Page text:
At the Golden Spin of Zagreb, a skating competition in Croatia, the American pair skaters Ashley Cain and Timothy LeDuc were in the final third of their long program on Friday, heading into their last overhead lift, when LeDuc’s hand appeared to slip as Cain was exiting the lift. She fell, headfirst, onto the ice. Cain hit the ice first, taking a hard blow to the back of her head; LeDuc fell over her as she tumbled down.

Though the fall was horrific and Cain appeared visibly dazed after getting up from the ice, the pair finished their program. This made for jarring viewing, even if it was just athletes continuing their program as they’re trained to do, but it was abundantly clear that someone should’ve intervened and halted the program so that Cain could receive proper treatment on the ice. That someone, it turns out, was the referee.

According to the International Skating Union’s rulebook, the referee has the power to stop a program if there is a medical emergency.

Rule 515, part 5:

If, in the opinion of the Referee, medical attention is required, he must stop the performance by an acoustic signal and follow the Medical Protocol (Communication 2049 or any update thereof) The Referee, after consulting with the respective Team Physician, or, if not present, the medical doctor provided by the Organizer, he will decide if the Competitor is allowed back to compete. If the Referee does not allow the skater to resume within 3 minutes since he stopped skating his program the competitor will be considered withdrawn.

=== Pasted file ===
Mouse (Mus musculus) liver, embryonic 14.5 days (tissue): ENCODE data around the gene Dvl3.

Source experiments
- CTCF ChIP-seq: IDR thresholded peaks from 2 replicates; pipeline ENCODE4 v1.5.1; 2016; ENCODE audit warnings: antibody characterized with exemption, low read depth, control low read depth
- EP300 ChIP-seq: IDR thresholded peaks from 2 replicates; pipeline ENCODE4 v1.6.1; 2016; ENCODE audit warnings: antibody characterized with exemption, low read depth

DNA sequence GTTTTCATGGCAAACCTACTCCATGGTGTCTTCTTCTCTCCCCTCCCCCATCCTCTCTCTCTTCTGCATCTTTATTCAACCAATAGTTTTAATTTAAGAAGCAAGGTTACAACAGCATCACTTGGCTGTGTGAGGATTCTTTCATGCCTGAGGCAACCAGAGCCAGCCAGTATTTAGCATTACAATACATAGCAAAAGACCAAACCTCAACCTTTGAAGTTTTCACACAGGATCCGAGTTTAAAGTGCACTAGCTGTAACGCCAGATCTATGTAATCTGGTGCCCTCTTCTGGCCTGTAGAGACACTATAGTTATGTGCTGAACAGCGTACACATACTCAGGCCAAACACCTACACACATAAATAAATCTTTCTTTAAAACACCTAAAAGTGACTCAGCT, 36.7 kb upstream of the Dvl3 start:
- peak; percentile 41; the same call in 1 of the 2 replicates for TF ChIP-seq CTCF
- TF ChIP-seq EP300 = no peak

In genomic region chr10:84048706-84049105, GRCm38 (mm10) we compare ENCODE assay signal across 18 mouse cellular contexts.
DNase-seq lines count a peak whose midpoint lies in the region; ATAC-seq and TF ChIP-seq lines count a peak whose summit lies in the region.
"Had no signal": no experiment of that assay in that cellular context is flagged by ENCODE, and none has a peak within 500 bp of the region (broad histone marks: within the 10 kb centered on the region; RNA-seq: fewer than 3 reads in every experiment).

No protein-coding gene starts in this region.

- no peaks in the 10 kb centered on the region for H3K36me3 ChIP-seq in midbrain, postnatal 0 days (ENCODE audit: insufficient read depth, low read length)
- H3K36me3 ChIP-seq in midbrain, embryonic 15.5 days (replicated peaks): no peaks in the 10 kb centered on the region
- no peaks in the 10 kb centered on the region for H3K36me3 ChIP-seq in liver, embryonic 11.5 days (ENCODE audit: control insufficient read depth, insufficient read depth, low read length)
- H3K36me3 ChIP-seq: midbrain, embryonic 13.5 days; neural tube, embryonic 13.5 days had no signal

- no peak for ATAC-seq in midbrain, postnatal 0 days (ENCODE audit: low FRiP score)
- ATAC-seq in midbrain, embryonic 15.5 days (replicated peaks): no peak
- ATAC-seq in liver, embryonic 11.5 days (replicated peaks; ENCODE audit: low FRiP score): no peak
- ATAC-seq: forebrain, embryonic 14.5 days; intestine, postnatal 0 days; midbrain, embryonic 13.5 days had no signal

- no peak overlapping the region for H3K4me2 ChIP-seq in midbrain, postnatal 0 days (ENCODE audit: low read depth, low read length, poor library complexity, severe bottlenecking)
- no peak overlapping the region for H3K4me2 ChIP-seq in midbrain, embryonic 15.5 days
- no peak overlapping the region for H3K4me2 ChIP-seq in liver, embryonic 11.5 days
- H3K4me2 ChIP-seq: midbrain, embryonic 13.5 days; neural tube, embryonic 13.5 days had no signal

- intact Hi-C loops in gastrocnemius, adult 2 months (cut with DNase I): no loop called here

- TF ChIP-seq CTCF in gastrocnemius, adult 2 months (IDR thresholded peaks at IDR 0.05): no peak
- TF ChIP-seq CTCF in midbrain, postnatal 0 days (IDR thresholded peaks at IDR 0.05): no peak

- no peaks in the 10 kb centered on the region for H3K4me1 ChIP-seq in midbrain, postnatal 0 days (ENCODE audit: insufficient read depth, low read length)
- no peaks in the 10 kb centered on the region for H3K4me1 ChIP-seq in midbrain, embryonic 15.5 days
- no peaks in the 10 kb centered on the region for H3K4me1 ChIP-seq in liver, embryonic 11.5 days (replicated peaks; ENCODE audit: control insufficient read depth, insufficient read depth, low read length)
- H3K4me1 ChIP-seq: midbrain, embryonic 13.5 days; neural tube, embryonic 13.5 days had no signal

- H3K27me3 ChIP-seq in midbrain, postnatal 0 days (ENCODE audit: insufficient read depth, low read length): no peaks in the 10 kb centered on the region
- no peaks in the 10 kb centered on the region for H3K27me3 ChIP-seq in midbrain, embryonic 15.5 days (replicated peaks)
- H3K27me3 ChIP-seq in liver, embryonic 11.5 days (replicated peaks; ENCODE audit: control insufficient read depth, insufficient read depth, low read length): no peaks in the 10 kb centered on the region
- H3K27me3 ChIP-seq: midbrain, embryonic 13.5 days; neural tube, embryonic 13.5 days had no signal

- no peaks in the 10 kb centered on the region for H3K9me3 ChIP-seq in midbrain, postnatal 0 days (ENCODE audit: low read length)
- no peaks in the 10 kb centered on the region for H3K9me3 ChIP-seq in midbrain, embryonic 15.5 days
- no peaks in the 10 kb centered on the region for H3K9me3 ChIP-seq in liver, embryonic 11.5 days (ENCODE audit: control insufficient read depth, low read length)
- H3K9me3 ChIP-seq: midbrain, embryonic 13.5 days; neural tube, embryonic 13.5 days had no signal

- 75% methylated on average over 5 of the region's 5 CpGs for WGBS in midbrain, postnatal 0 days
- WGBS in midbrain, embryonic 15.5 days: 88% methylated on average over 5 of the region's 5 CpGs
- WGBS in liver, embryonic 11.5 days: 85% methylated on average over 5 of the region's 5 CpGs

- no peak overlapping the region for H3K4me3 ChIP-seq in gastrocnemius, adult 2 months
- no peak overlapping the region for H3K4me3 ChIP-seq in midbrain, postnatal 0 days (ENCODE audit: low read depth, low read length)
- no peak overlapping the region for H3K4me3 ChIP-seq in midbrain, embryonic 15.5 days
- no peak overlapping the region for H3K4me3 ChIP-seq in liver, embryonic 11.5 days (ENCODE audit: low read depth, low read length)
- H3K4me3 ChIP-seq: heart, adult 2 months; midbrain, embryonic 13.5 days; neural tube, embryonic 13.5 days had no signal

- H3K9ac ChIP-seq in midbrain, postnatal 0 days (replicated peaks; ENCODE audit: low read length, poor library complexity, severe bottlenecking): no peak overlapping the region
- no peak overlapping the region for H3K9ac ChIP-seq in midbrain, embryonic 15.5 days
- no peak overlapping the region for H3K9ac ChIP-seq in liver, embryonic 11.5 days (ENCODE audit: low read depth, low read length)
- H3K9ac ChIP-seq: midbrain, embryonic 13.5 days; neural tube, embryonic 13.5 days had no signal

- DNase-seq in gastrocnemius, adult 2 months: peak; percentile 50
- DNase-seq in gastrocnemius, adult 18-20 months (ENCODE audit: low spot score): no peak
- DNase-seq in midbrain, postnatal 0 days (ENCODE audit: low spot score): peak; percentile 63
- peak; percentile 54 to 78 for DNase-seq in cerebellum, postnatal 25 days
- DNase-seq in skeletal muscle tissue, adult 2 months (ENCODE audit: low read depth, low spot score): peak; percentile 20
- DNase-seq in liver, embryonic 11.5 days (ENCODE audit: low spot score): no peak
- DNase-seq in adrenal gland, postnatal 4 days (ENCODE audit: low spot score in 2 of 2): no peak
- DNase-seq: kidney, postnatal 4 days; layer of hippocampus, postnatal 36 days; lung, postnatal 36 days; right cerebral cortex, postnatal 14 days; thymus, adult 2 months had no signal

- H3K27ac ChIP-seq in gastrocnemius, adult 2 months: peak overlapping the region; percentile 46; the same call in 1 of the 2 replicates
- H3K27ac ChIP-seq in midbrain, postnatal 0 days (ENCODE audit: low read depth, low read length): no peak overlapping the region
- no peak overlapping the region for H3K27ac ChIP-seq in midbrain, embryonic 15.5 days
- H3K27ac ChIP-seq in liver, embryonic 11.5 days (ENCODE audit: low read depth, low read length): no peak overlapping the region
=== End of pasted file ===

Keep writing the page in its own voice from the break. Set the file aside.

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The wording of that rule leaves a lot to the referee’s discretion regarding what they believe constitutes a medical emergency. It seems that the referee at Golden Spin didn’t think the situation warranted a stoppage, even if everyone on Twitter did.

The language in Skate Canada’s rulebook regarding stoppages is far more specific. It reads:

At any time in Skate Canada competitions (qualifying and non-qualifying) if the referee feels there is a possible head injury or concern of concussion or if advised by medical, they should blow the whistle or stop the music to signal to the skater(s) to stop skating.

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After their performance, Cain was seen wearing a neck brace while medical staff held a bag of ice to the back of her head. U.S. Figure Skating tweeted they will provide an update on Cain’s condition as it becomes available.

Here’s Cain’s and LeDuc’s long program. The fall happens at around 3:21 in the video: